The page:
Where desert and garden meet

Again and again the Psalms celebrate, in almost embarrassingly vivid language, the belief that the creator of the universe has, for reasons best known to him, decided to take up residence on a small hill in the Judean uplands. The living God, the Psalms declare, has decided to make his own special home at the point where the fertile western escarpment meets the eastern wilderness. It is poised between garden and desert–almost as though God couldn’t quite make up his mind whether to settle firmly in a New Eden or to remain camped with his people in their wilderness wanderings.

N.T. Wright, The Case for the Psalms

Published in: on October 21, 2013 at 6:15 pm  Leave a Comment  

N.T. Wright, The Case for the Psalms

Those who love the biblical psalms will want to reach for N.T. Wright’s The Case for the PsalmsHere are some highlights I couldn’t wait to share:

By all means write new songs. Each generation must do that. But to neglect the church’s original hymnbook is, to put it bluntly, crazy.

There is a temptation to act

as though the Psalms are the problem, and we should try to fit them into our world. Actually, again and again it is we, muddled and puzzled and half-believing, who are the problem; and the question is more how we can find our way into their world, into the faith and hope that shine out in one psalm after another.

And here’s a great one on Christian liturgy:

Good liturgy, whether formal or informal, ought never to be simply a corporate emoting session, however “Christian,” but a fresh and awed attempt to inhabit the great unceasing liturgy that is going on all the time in the heavenly realms. (That’s what those great chapters, Revelation 4 and 5, are all about.) The Psalms offer us a way of joining in a chorus of praise and prayer that has been going on for millennia and across all cultures. Not to try to inhabit them, while continuing to invent nonpsalmic “worship” based on our own feelings of the moment, risks being like a spoiled child who, taken to the summit of Table Mountain with the city and the ocean spread out before him, refuses to gaze at the view because he is playing with his Game Boy.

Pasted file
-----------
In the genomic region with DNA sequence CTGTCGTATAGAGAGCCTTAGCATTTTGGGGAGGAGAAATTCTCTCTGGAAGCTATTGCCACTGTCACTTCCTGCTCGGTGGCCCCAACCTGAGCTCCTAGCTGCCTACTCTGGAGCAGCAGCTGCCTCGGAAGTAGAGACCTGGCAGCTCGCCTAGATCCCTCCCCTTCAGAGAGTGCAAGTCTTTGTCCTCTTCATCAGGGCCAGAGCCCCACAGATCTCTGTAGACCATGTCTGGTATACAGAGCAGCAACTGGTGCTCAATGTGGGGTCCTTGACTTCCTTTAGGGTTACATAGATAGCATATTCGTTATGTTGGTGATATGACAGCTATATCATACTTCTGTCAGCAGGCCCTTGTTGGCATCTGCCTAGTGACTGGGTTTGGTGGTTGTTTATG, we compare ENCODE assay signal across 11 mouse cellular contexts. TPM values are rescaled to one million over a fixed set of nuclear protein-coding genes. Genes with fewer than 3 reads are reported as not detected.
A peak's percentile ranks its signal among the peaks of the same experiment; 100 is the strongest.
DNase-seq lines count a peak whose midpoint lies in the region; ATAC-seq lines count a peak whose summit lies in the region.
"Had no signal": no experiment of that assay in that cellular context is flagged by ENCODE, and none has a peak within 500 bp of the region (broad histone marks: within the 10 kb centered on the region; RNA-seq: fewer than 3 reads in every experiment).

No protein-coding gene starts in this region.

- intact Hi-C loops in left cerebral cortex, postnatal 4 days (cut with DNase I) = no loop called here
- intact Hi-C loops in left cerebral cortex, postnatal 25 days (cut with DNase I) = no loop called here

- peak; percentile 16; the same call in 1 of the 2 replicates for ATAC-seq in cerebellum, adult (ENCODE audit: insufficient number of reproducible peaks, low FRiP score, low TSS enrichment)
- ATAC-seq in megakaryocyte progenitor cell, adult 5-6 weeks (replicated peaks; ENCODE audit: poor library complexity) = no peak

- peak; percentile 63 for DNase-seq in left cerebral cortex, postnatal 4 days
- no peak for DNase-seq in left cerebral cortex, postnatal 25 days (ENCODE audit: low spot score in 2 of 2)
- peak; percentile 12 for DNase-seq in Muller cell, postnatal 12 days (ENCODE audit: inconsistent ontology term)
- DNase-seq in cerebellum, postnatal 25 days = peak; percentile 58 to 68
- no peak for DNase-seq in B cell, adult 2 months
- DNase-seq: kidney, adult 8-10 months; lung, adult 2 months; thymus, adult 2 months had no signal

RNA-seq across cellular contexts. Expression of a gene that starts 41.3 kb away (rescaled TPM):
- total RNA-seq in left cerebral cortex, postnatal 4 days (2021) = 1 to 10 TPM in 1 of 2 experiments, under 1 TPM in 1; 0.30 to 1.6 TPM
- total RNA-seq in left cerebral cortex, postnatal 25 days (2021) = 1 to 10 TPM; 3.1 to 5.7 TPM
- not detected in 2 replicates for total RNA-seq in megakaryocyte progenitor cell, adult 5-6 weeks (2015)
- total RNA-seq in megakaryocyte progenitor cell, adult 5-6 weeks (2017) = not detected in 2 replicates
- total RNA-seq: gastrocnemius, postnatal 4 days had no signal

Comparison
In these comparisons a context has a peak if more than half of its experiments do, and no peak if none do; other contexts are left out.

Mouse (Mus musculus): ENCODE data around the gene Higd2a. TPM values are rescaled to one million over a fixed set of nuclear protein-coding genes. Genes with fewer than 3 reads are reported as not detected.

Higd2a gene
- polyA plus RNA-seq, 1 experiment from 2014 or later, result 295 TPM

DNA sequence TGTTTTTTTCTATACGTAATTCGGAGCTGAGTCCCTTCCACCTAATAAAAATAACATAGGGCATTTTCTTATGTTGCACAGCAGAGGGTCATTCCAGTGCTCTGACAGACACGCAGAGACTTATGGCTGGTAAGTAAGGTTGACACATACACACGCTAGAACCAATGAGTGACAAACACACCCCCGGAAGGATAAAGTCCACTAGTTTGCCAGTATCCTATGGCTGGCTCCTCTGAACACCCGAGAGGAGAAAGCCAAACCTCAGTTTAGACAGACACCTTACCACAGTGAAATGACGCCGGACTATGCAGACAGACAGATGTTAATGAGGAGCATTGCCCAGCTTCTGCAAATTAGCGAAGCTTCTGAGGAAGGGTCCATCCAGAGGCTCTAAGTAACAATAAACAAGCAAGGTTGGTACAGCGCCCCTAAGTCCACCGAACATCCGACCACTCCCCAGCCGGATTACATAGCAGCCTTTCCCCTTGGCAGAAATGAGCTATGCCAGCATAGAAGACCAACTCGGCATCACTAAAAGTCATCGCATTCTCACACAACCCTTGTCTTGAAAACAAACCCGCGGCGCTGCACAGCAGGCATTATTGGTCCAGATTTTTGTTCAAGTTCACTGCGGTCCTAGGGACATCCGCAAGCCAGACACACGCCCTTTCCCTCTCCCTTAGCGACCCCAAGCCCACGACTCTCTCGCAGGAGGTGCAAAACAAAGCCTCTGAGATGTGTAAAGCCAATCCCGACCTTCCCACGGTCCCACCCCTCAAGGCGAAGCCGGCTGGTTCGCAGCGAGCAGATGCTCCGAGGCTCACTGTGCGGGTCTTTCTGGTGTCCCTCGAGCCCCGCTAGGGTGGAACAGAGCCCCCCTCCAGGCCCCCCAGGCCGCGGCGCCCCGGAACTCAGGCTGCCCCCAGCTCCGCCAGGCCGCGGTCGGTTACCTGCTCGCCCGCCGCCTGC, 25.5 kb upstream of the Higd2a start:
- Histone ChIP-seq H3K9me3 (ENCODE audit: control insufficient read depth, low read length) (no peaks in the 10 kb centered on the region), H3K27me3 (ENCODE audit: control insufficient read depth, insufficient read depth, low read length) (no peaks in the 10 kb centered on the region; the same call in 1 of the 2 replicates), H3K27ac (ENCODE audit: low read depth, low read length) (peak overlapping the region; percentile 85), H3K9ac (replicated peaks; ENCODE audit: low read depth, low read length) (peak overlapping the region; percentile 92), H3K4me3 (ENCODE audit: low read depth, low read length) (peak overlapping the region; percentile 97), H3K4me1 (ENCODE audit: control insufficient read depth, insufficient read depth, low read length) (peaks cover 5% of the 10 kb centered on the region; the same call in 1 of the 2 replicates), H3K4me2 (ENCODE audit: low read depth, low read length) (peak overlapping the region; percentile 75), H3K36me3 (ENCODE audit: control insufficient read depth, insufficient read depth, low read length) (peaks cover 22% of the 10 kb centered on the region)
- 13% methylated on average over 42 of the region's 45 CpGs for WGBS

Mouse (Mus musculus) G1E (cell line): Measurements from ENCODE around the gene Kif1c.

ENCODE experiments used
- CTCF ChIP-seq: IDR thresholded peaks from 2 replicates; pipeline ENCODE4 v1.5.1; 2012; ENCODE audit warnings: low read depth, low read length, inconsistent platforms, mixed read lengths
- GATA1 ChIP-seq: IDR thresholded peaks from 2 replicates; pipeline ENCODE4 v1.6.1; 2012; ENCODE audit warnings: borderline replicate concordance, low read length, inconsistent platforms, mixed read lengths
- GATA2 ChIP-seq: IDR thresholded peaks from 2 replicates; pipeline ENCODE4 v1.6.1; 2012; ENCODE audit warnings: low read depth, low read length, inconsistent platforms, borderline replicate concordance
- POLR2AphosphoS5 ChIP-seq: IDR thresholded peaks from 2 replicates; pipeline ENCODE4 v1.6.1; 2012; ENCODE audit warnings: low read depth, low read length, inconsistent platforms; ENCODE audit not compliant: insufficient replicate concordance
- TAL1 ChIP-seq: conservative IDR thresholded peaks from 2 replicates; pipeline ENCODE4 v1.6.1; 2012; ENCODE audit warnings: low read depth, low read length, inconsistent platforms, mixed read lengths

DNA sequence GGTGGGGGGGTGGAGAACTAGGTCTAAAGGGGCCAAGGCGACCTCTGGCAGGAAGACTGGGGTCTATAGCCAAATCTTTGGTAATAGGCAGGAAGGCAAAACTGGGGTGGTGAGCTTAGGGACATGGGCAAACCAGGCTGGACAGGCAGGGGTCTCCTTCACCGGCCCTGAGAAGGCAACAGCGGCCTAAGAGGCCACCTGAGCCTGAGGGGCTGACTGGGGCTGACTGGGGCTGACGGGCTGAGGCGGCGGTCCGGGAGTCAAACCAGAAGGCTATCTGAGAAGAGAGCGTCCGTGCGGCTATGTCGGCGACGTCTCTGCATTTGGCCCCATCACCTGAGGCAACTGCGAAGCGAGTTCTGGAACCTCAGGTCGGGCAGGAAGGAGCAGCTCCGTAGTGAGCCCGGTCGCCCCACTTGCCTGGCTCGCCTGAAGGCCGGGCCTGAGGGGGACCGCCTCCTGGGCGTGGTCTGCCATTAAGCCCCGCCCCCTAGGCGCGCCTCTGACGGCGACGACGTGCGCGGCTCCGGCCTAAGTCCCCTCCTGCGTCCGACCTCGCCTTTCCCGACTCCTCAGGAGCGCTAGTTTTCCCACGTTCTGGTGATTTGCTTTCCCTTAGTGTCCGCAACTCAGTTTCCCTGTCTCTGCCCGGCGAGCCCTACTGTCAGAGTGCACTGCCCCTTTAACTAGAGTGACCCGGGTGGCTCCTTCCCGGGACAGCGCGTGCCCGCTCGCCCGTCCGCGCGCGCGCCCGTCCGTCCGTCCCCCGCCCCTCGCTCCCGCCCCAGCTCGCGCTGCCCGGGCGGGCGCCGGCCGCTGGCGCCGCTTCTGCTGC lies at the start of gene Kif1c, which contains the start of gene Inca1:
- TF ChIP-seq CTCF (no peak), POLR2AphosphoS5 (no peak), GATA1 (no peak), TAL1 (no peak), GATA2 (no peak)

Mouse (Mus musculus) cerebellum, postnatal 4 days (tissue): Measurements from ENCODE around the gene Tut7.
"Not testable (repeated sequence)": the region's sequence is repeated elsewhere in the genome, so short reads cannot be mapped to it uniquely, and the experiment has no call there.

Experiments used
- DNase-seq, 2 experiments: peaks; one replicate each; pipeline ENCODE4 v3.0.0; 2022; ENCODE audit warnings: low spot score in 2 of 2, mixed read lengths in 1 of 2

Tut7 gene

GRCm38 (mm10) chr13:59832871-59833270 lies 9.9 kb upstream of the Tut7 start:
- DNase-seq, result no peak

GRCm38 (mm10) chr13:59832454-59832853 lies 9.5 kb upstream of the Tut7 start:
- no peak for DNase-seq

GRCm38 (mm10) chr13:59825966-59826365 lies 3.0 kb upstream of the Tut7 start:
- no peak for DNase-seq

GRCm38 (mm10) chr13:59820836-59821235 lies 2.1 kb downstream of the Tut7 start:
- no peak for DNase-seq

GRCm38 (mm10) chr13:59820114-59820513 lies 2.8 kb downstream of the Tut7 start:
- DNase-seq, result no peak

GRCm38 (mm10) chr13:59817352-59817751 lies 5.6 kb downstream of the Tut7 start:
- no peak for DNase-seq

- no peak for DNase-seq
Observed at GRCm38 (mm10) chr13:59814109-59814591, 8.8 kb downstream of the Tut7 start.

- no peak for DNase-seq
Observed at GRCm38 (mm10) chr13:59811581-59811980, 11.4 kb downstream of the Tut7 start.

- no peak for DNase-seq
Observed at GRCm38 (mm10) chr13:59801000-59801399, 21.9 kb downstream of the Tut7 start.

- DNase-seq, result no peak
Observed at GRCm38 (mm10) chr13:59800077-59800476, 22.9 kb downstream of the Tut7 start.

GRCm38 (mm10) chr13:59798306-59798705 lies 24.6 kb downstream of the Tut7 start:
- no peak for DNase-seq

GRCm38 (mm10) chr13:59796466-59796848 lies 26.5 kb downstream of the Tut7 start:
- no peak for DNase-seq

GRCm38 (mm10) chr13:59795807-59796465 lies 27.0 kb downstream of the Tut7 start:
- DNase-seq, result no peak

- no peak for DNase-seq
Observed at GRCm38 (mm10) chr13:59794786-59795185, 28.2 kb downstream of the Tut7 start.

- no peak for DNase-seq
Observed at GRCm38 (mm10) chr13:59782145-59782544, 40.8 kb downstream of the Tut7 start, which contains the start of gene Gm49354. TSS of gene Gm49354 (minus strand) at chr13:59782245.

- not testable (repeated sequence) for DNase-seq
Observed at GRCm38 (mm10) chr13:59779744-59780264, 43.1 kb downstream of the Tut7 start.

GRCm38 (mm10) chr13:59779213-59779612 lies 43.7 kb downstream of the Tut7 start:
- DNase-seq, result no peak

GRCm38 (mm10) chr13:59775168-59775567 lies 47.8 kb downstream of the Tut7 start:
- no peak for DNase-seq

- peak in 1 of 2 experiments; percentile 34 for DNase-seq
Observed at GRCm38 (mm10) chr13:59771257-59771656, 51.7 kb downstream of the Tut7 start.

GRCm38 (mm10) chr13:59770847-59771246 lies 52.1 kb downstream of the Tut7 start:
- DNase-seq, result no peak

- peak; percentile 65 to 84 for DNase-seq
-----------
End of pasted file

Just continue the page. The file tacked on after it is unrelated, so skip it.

It only gets better:

The Psalms, I want to suggest here, are songs and poems that help us not just to understand this most ancient and relevant worldview but actually to inhabit and celebrate it–this worldview in which, contrary to most modern assumptions, God’s time and ours overlap and intersect, God’s space and ours overlap and interlock, and even (this is the really startling one, of course) the sheer material world of God’s creation is infused, suffused, and flooded with God’s own life and love and glory.

Speaking about the symbolism of Gothic cathedrals, those “great vaulted spaces, soaring high above ordinary human capacities,” Wright says:

When we sing, the sound made even by small-scale earthbound creatures such as us rings around the rafters that we cannot otherwise reach.

And later this:

Sing these songs, and they will renew you from head to toe, from heart to mind. Pray these poems, and they will sustain you on the long, hard but exhilarating road of Christian discipleship.

I think you’ve probably figured out why I’m so thrilled about this book. If you don’t have it, get it and share it, or borrow it. Wright has a way of putting into words what you may have known or experienced for a long time but were never quite able to put into words. And of helping you go beyond.

Published in: on October 16, 2013 at 9:59 pm  Leave a Comment  
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